Millennials are facing a major housing crisis in today’s market. The outcome of the decisions they make now will greatly impact their finances for the rest of their lives, and for their kids. What will they choose?
If millennials opt to try and keep up with the perceived Joneses, they could find the additional financial burden a hefty one which limits their freedom. But it isn’t an easy choice, as property prices soar, and friends and family scoop big homes.
Last week, The Globe and Mail highlighted how the Canadian housing market reflects the epitome of this dilemma. With the average price of a single-family home in some major Canadian cities pushing higher than $1 million, and even above $1.6 million, Canadian millennials have to choose between $1 million plus ‘starter homes’ or delaying household creation and having kids due to the vast majority of urban housing stock being one-bedroom rentals.
The CIBC chief economist says this is absolutely having an impact on household formation, and highlights difficult challenges ahead unless millennials can get over the stigma that comes with not having a single-family home with a yard. Unless reversed, this trend could clearly bring macroeconomic issues into play that impact the whole housing sector.
Some major American cities are already mirroring what’s going on in Canada. San Francisco, New York, and Miami are just some of them. These cities are seeing robust building, with multi-million dollar homes as the alternative. Recent data via Inman News suggests 65% of zip codes with good schools are now unaffordable. Even if it was legal, it’s hard to start a family in an urban micro-loft. Even those that can qualify for a $1 million starter home will be very tight on disposable income.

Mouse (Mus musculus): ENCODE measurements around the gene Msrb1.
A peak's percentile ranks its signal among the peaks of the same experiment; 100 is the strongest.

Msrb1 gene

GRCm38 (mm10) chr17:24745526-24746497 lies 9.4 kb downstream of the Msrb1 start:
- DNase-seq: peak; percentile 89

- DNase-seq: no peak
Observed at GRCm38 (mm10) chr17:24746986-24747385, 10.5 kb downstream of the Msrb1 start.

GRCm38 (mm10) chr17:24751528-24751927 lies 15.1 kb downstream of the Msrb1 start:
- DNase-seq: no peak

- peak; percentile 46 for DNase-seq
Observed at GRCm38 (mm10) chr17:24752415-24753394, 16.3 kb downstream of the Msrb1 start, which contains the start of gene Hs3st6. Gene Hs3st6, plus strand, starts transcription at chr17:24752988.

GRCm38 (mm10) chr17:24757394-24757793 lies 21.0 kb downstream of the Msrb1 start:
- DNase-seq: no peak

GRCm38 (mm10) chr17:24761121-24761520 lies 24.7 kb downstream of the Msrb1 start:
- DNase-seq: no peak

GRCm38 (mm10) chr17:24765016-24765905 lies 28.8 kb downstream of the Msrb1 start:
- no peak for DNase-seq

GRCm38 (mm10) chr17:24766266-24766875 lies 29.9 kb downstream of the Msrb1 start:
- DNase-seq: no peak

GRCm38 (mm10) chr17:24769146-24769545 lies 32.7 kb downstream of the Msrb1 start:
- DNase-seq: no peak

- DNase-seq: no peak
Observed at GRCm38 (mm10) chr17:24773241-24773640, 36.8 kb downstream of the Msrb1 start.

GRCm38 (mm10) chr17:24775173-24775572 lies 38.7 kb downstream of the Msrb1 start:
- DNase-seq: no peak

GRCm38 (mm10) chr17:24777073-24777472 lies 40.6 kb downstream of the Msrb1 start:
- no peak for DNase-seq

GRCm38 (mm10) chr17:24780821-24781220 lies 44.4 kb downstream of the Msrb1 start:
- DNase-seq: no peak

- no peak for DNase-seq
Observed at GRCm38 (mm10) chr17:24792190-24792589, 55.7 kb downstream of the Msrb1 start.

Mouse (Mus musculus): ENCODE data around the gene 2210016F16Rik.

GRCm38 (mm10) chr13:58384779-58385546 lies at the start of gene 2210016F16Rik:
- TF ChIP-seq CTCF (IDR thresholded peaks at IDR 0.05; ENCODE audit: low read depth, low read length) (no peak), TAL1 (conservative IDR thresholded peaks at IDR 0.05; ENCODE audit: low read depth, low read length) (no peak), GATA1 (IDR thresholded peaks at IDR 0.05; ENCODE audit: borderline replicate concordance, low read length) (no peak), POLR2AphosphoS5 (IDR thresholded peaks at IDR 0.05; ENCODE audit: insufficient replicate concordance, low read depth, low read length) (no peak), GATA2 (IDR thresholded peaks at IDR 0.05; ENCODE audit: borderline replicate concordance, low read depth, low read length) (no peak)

Rising home prices and interest rates are putting incredible pressure on millennials to buy right now. It is highly unlikely interest rates will be this low again for at least a decade or two, if ever. The same goes for home prices. So it is buy big now at great deals, or pay a lot more for the same home later on. Home values could certainly dip temporarily as the cycle turns, yet, in the long run, values should just keep on going up. This is a chance to lock in low housing costs, equity, and even rental income.
However, there are cons to stretching finances and borrowing too much in this market – at least for millennials. It means little financial flexibility every month, in case of a downturn, or if life plans change. This is during the most critical and pivotal years for millennials, when income is still maturing, relocation is common, and the future is flexible. Let’s not forget this is a time for many major expenses.
So what are the other options for millennials? If you don’t buy real estate now, you’ll forever be financially dragging behind your peers, and your children will have less privileges than theirs. No one wants that. So how can millennials leverage current real estate opportunities without suffocating themselves with too much debt?
Buy a house, but buy one that is more affordable. Perhaps you can squeeze into a two-bedroom condo in the city, or buy a modest three-bedroom single-family home a little further out in the suburbs? Remember, these areas are likely to catch up to more central ones as cities expand on population growth. Others may find small multifamily properties are the smart buys. Buy and live in one unit, and rent the other out to reduce housing costs. Or, rent all the units out and use the excess cash flow to offset the cost of the house you really want. Invest for growth and income.